Review: Christian McBride’s Inside Straight

Christian McBide’s Inside Straight
(Ronnie Scott’s, May 7th 2011, late set)

Is there anyone else out there like me, with a weakness for tales of perseverance receiving its reward?

The story starts two years ago, when Christian McBride, this week’s Ronnie Scott’s headliner, was last visiting London. He gave a masterclass at Guildhall School. He told the students how, as a seventeen year-old, he had got his first job with Freddie Hubbard’s band: by learning how to play as many Freddie Hubbard tunes as he could find. Pianist Gabriel Latchin, one of the students in that masterclass made sure he heeded McBride’s advice. What he’s been doing in the past two years has been to learn a whole raft of Christian McBride tunes. Last night, with every seat in Ronnie Scott’s taken for the late set, his moment came….

McBride: So what would you like to play?

Latchin: (shrug)

McBride : You’re our guest, you get to call the tune. It can be whatever you like.

Latchin: (inaudible)

McBride: (astonished): He wants to play one of mine. “The Shade of the Cedar Tree.”

Latchin clearly enjoyed his moment on the last set of McBride’s three-night residency at Ronnie Scott’s, and acquitted himself fine in thee tune dedicated to Cedar Walton from the 2004 album Gettin’ To It (above).

The 100 Greatest Jazz Albums site defines well what McBride is aiming at with the 2009 album “Kind of Brown” – and with the Inside Straight quintet: to produce: “upbeat, straight-ahead jazz with a strong bebop feel and swing.” There have been changes in personnel since that album, but the spirit is the same. As an agenda, that may not be enough for some commentators. There were moments last night when the band settled back into an in-the-pocket swing tempo – the closer, Zawinl’s Mercy, Mercy, Mercy a case in point, when the joy in communicating is its own fulfilment.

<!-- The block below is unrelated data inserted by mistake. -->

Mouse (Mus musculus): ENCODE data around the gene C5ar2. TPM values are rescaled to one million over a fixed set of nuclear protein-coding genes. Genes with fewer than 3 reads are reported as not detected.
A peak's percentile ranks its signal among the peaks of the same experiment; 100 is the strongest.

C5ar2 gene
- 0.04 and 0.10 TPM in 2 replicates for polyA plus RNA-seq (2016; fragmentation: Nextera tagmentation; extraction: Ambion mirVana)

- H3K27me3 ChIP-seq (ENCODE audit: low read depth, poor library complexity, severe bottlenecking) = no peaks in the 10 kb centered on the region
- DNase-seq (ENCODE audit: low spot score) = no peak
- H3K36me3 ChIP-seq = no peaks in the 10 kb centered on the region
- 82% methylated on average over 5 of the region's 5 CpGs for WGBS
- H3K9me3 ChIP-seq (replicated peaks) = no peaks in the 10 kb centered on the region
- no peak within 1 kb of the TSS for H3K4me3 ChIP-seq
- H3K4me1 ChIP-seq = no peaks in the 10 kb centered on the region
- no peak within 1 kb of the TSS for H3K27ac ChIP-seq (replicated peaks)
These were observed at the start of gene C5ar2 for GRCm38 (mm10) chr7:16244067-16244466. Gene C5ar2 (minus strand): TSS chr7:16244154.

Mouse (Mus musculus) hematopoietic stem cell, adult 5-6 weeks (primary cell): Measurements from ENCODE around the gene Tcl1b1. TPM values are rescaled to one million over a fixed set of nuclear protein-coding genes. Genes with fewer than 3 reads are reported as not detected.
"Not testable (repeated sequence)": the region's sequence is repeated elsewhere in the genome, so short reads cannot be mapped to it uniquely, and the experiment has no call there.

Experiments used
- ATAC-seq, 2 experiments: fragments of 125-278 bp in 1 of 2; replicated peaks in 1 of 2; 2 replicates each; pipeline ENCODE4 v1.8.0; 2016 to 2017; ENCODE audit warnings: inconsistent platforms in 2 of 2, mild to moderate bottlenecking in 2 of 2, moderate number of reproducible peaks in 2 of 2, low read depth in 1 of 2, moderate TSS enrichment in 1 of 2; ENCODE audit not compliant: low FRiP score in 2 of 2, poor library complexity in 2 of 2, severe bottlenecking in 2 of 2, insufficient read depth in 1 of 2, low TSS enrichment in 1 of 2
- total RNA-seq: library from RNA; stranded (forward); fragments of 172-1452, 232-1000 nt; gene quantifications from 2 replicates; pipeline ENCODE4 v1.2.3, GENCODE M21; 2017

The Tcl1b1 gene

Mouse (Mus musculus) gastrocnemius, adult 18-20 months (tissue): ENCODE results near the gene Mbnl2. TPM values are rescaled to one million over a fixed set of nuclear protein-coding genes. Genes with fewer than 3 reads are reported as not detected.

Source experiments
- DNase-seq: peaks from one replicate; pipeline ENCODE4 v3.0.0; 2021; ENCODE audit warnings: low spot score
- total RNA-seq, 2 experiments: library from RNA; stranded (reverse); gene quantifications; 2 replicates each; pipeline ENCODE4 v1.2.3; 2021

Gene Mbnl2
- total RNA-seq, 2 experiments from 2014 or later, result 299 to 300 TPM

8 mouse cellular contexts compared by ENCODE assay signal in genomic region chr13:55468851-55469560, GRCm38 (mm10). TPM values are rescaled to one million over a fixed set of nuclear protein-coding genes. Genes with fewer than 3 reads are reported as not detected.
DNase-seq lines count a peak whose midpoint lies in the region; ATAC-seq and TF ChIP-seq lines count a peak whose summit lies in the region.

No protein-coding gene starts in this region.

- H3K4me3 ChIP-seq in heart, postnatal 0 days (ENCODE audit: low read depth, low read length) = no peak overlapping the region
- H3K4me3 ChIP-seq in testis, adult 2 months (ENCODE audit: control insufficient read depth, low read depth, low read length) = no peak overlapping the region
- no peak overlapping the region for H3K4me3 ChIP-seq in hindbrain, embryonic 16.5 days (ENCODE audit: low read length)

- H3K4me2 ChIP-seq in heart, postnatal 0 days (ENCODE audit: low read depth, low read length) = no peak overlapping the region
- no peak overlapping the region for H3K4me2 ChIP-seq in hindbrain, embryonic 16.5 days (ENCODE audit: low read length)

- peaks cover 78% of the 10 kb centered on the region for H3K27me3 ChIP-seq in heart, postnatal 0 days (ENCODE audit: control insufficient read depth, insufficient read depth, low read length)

As McBride himself pointed out, the key relationship is that of bassist and drummer. and in Ulysses Owens Jr., McBride clearly has a feisty and positive sparring partner. Pianist Peter Martin plays with descriptive colour, and McBride was to be seen benignly at Martin’s attempts to pull the first beat away from true, as if on a piece of elastic. Vibes-player Warren Wolf Jr. played punchily and challengingly, and alto saxophonist Jaleel Shaw played and communicated well, but sometimes looks disconcertingly detached.

McBride as presence and charisma, and a highly persuasive approach to communicating melody. There are few tunes in the standards repertoire with gaps quite as gaping as those in “East of the Sun,” so McBride’s way to make the sustained notes sing, to hold the line, was masterly.

Support band the Sammy Mayne Quartet were at their best in “You’re My Everything.” Phil Robson on guitar as first soloist set the agenda by thinking radically yet subtly, flexibly yet teasingly across the beat, and throwing out a rhythmic challenge which next soloist Sammy Mayne duly picked up. Sam Burgess on bass gave a sprininess to the 3/4 version of “The Way You Look Tonight.” Drummer Pedro Segundo, increasingly a treasured presence at Ronnie’s, unfailingly brought out smiles from the band, and spontaneous applause from the audience each and every time he got a feature.


Categories: miscellaneous

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